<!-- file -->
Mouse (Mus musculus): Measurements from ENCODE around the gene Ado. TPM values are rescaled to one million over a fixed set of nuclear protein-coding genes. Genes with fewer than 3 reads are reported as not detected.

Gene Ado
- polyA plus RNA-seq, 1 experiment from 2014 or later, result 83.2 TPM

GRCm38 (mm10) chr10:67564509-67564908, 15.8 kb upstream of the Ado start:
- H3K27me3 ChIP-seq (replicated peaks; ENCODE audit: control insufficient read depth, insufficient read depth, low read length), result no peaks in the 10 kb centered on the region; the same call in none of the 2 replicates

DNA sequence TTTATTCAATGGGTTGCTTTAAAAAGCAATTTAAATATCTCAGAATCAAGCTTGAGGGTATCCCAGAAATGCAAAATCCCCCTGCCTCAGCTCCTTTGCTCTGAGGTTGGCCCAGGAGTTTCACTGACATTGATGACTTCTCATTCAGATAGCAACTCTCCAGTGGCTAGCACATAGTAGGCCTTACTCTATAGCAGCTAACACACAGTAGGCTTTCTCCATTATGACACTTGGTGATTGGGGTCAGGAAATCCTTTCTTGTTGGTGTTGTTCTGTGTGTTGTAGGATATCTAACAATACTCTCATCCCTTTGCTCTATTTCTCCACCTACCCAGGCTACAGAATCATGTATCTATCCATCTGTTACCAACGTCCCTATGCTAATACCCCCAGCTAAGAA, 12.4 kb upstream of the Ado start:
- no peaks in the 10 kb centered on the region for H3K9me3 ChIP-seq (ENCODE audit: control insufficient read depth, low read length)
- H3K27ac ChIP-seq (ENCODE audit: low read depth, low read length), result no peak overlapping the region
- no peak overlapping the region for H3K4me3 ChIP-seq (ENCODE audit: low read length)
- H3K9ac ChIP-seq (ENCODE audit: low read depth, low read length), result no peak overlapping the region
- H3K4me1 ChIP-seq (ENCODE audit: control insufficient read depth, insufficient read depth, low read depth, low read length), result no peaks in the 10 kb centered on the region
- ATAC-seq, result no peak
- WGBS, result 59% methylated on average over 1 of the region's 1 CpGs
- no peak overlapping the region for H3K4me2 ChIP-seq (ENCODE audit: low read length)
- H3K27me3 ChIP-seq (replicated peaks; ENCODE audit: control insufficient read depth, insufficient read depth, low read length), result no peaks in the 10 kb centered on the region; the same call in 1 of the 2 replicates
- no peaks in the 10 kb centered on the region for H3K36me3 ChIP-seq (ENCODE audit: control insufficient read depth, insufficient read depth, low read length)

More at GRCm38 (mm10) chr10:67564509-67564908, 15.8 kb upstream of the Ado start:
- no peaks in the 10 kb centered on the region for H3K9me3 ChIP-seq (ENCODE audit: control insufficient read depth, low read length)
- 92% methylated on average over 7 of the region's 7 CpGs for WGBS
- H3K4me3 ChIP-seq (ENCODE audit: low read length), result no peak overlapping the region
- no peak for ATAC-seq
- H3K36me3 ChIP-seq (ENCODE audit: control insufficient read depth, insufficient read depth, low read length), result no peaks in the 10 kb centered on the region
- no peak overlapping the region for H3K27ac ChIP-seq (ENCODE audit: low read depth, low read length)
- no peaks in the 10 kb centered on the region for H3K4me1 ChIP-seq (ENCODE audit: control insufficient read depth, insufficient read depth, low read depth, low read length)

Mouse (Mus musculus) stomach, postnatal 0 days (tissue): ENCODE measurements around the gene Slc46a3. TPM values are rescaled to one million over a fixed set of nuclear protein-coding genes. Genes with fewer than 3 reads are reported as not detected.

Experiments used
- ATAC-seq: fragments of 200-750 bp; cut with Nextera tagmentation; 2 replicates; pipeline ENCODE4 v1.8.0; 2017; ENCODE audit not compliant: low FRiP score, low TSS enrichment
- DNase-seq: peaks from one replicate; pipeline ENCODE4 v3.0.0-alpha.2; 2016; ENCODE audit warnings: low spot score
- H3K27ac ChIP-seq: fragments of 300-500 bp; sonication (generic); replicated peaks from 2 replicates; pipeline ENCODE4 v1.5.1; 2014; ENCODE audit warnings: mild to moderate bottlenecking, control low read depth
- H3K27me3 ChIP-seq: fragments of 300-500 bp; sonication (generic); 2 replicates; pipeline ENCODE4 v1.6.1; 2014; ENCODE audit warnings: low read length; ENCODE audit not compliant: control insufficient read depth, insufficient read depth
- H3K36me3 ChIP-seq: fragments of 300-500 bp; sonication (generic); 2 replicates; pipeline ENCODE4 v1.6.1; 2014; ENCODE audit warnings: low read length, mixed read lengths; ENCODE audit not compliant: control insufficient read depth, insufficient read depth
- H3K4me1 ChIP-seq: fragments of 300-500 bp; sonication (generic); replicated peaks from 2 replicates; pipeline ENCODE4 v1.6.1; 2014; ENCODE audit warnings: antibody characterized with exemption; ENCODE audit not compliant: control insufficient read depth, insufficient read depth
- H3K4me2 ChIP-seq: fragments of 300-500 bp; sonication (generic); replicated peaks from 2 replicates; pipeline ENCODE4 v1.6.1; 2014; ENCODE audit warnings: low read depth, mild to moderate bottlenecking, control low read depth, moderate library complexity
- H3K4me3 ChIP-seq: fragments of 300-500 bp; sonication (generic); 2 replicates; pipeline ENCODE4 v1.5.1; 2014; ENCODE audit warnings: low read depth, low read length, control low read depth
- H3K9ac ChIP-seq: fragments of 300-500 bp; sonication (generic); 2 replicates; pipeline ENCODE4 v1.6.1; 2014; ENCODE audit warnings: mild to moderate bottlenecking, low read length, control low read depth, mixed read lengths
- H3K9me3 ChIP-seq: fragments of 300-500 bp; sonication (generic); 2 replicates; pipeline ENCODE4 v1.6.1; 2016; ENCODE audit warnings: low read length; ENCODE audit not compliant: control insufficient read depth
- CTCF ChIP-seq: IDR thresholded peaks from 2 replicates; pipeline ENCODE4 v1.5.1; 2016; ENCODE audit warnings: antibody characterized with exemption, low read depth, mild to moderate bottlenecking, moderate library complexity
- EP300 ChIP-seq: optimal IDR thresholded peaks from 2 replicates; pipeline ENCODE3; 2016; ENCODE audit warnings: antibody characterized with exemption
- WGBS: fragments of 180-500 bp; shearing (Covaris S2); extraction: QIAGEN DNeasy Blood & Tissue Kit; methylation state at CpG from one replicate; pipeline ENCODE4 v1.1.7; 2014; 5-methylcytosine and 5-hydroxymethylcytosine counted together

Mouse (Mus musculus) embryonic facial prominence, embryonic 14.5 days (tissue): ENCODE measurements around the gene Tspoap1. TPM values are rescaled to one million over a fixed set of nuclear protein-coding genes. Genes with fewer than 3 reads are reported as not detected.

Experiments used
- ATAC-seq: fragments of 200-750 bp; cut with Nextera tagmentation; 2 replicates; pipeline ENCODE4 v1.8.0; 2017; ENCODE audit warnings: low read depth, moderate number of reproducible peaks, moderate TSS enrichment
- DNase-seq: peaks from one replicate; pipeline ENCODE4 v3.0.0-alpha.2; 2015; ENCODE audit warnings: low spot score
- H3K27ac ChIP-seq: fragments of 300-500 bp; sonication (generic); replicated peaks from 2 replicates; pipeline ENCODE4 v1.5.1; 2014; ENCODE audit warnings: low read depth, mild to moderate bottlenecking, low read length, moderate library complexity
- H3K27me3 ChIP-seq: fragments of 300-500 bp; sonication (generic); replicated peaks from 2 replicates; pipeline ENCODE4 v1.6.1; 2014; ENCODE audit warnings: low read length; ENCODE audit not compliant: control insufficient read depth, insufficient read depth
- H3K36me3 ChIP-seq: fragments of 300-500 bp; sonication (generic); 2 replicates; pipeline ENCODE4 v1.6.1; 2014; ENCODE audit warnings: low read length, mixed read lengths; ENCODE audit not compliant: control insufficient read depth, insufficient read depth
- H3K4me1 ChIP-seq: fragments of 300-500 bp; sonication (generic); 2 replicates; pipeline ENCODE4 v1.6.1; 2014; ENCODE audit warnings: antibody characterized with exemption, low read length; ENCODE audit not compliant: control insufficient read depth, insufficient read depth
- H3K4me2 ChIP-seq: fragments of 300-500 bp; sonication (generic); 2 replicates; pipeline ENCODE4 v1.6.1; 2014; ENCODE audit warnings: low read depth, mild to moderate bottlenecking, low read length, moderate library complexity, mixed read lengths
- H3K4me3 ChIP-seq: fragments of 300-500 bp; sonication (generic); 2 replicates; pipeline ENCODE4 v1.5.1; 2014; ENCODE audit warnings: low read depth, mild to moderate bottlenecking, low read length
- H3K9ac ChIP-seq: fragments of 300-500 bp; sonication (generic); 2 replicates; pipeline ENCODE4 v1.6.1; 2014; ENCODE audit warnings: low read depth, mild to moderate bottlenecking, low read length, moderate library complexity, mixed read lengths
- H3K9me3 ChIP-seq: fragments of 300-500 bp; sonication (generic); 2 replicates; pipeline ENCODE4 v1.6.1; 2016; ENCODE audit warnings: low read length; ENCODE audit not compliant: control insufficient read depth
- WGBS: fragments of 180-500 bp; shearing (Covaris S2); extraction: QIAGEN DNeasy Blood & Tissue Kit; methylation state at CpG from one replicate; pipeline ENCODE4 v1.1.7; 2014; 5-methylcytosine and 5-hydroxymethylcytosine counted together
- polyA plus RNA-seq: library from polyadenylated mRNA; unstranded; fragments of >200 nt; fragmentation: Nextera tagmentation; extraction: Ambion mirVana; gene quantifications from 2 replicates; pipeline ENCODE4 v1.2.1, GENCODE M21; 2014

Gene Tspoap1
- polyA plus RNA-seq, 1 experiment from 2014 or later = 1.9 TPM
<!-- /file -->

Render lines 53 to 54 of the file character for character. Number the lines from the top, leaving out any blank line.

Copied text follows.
- polyA plus RNA-seq: library from polyadenylated mRNA; unstranded; fragments of >200 nt; fragmentation: Nextera tagmentation; extraction: Ambion mirVana; gene quantifications from 2 replicates; pipeline ENCODE4 v1.2.1, GENCODE M21; 2014

Gene Tspoap1